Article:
Status of Women in Sikh Theology

Guru Nanak and his successor Sikh Gurus actively encouraged  women's participation as equals in worship, society, a...

Women represent half of all humanity, yet they continue to face discrimination in various parts of the world. The feminist movement has done much to lessen gender discrimination in western societies. However,  women in much of the world still face severe difficulties, such as violence, illiteracy, economic and social deprivation. It is increasingly recognized that better education and economic empowerment of women can play a significant role in uplifting the economic level of impoverished areas of the world, and lowering birth rates, which is crucial for addressing climate change. 

Having noted several general rituals and traditions of his time, Guru Nanak recognized that men often degraded women. They were thought of as property and treated as lowly and unworthy. He condemned these practices. Thus several centuries ahead of the feminist movement, Guru Nanak spoke out against gender discrimination in India's highly male-dominated environment. He opposed established orthodoxy with the radical assertion that women were worthy of praise and equal to men. Besides, God is gender-neutral, both man and woman, and its creative aspect is portrayed as that of a mother:

ਆਪੇ ਪੁਰਖੁ ਆਪੇ ਹੀ ਨਾਰੀ ॥ 

God is both man and woman. (Mehl 1, SGGS, p 1020)

The same Divine essence pervades through both men and women. Rather than being denigrated and mistreated, women should be cherished and respected:

ਭੰਡਿ ਜੰਮੀਐ ਭੰਡਿ ਨਿੰਮੀਐ ਭੰਡਿ ਮੰਗਣੁ ਵੀਆਹੁ ॥ ਭੰਡਹੁ ਹੋਵੈ ਦੋਸਤੀ ਭੰਡਹੁ ਚਲੈ ਰਾਹੁ ॥ ਭੰਡੁ ਮੁਆ ਭੰਡੁ ਭਾਲੀਐ ਭੰਡਿ ਹੋਵੈ ਬੰਧਾਨੁ ॥ ਸੋ ਕਿਉ ਮੰਦਾ ਆਖੀਐ ਜਿਤੁ ਜੰਮਹਿ ਰਾਜਾਨ ॥ ਭੰਡਹੁ ਹੀ ਭੰਡੁ ਊਪਜੈ ਭੰਡੈ ਬਾਝੁ ਨ ਕੋਇ ॥ ਨਾਨਕ ਭੰਡੈ ਬਾਹਰਾ ਏਕੋ ਸਚਾ ਸੋਇ ॥ 

We all are born of woman; we are conceived in the womb of woman. To a woman, one is engaged and married. One makes friendship with a woman; through woman, future generations are born. When a woman (wife) dies, a person marries another one; we are bound with the world through woman. So why should we talk ill of her? From her, kings are born. From a woman, a woman is born; without women, there would be no one at all. O Nanak, God alone is without a woman. (Mehl 1, SGGS, p 473)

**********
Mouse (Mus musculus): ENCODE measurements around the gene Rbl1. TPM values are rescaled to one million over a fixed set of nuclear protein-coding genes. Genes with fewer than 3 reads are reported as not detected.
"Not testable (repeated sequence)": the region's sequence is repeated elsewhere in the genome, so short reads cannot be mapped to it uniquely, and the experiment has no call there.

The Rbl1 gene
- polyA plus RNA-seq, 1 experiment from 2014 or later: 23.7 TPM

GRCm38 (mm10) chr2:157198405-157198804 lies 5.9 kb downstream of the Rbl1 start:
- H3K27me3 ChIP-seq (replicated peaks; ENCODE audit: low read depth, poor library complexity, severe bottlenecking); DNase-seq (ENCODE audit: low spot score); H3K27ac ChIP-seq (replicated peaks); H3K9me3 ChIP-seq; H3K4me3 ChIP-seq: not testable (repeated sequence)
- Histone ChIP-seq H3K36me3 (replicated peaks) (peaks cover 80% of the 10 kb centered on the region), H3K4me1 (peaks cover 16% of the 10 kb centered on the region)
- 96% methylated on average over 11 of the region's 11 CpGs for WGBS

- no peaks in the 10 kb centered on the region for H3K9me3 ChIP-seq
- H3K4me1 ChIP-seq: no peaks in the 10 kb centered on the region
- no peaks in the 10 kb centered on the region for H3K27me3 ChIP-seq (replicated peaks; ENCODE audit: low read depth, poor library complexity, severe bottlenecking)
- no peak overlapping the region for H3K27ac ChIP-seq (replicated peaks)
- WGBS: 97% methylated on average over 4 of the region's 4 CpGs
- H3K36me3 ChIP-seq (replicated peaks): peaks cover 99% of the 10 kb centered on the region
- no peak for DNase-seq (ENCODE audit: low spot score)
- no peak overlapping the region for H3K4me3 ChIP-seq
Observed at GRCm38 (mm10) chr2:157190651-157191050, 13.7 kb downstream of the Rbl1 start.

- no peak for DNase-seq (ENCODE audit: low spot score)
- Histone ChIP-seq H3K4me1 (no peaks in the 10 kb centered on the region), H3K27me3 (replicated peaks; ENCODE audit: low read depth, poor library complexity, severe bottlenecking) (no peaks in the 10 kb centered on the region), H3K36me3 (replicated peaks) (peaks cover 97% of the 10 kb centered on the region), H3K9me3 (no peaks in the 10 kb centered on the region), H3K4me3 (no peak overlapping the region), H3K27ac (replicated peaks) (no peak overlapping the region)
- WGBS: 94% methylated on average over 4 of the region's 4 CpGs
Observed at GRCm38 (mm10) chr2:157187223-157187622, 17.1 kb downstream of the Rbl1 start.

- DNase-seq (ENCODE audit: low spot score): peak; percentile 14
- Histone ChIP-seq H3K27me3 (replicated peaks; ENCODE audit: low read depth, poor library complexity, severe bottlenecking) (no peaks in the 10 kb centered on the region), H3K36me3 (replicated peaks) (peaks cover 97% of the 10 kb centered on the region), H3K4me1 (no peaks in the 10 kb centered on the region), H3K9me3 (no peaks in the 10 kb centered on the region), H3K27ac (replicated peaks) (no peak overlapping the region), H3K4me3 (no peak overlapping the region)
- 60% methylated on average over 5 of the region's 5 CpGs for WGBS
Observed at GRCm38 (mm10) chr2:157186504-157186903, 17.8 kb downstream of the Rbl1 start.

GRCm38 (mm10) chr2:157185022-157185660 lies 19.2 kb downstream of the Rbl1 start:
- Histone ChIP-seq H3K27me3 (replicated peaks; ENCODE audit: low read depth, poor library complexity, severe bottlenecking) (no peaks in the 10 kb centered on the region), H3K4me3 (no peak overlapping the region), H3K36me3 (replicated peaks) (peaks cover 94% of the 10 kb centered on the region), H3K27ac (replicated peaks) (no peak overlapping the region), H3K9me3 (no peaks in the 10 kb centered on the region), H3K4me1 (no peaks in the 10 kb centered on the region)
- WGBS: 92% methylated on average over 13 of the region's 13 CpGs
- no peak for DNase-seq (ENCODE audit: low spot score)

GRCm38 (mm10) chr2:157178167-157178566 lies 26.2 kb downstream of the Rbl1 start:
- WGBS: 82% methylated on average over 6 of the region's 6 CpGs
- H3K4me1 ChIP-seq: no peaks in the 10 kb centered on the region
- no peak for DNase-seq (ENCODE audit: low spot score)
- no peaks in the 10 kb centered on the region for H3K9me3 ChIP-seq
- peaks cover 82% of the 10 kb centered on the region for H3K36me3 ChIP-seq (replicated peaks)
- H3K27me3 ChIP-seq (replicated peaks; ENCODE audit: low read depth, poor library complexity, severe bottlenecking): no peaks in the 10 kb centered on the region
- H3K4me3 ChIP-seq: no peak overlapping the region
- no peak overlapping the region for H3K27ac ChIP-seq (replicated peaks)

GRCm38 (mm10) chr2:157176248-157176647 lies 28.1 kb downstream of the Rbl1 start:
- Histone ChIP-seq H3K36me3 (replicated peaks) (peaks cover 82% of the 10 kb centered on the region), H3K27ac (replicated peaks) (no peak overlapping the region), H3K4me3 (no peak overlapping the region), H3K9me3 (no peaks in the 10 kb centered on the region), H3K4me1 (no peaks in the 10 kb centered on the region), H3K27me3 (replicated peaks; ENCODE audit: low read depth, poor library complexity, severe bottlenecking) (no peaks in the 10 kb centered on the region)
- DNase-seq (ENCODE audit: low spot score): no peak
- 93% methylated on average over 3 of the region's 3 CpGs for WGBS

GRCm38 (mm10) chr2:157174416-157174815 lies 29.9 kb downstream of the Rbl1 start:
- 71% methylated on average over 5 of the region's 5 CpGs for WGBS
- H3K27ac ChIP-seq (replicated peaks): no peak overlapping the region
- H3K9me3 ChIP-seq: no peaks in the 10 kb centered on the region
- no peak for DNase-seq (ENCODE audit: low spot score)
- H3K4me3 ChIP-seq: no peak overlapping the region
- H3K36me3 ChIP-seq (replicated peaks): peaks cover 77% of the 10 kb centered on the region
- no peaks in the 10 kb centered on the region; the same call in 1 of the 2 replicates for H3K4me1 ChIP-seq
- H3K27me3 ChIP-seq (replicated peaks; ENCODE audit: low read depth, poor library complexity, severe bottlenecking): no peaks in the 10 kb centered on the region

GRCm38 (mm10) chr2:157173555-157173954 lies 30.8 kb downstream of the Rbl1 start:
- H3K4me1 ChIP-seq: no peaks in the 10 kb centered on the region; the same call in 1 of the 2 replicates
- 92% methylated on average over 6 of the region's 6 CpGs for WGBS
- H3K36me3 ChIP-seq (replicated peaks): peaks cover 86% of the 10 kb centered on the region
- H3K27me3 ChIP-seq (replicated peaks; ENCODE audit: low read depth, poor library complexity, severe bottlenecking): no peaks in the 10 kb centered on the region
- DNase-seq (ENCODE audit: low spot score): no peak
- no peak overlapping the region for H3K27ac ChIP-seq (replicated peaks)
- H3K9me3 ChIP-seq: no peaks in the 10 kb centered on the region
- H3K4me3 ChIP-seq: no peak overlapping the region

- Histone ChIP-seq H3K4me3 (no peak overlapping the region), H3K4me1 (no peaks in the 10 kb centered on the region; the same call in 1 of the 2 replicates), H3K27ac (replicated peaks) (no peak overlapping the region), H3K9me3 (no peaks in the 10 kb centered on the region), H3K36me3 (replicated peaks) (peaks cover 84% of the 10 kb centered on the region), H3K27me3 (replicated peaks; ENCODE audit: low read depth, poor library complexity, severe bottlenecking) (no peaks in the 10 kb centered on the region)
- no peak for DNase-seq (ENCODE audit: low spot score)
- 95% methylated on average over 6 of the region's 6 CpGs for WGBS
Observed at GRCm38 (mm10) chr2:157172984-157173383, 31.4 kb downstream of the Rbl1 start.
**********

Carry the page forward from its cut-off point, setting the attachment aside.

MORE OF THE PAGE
Guru Nanak and his successor Sikh Gurus actively encouraged  women's participation as equals in worship, society, and the battleground. They supported freedom of speech, and women were encouraged to participate in all religious activities, including the Sri Guru Granth Sahib's reading. The practice of Sati (widow burning) and female infanticide were forbidden, and remarriage of widows was encouraged. Remember, all this was going on in the male-dominated Muslim and Hindu societies in India, hundreds of years before the feminist movement.

Unfortunately, Sikh society has not been able to fully overcome old cultural traditions and live up to the ideals of gender equality taught by Guru Nanak. Sex-selective abortions driven by a desire for male children are driving down the sex ratio in Punjab. It is encouraging to note that most Sikh religious organizations, including the Akal Takhat, have spoken up against this practice. On this day, let us pledge together to make this world free from prejudice, irrationals traditions and gender discrimination. Let us strive together to create a world where each woman has easy access to the opportunities to reach her desired potential in life.  

Image from The Lovepost's Rowena Bahl taken by Gabrella Morton

Dr. Devinder Pal Singh

Dr Devinder Pal Singh has published about 100 articles on various aspects of Sikhism in several newspapers and magazines of English, Punjabi and Hindi.

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